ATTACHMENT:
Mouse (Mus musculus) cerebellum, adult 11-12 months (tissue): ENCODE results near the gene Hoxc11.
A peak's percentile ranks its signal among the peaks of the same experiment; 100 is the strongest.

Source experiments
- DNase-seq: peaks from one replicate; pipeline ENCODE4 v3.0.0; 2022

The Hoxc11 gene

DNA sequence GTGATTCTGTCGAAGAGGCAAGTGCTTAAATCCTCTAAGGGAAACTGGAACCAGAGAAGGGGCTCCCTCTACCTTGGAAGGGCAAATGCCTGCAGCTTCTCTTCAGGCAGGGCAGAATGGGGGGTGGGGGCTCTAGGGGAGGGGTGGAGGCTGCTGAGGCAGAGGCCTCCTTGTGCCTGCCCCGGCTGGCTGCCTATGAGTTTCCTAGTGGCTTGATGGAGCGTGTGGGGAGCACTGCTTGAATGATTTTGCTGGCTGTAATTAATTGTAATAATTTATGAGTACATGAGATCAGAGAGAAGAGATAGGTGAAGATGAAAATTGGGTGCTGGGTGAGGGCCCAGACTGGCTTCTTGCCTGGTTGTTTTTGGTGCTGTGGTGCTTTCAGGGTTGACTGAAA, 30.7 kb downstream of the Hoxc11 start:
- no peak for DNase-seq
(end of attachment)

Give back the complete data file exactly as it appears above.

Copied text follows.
Mouse (Mus musculus) cerebellum, adult 11-12 months (tissue): ENCODE results near the gene Hoxc11.
A peak's percentile ranks its signal among the peaks of the same experiment; 100 is the strongest.

Source experiments
- DNase-seq: peaks from one replicate; pipeline ENCODE4 v3.0.0; 2022

The Hoxc11 gene

DNA sequence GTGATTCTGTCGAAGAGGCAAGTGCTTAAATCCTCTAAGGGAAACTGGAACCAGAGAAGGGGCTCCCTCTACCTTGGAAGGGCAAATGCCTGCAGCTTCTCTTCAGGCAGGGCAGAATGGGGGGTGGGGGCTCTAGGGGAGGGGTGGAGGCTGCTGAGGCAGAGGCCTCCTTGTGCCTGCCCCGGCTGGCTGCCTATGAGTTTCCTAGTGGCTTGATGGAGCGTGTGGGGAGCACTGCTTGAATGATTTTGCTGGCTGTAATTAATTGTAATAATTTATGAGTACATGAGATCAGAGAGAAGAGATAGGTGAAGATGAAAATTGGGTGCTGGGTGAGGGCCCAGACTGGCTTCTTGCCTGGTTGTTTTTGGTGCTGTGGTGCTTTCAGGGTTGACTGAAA, 30.7 kb downstream of the Hoxc11 start:
- no peak for DNase-seq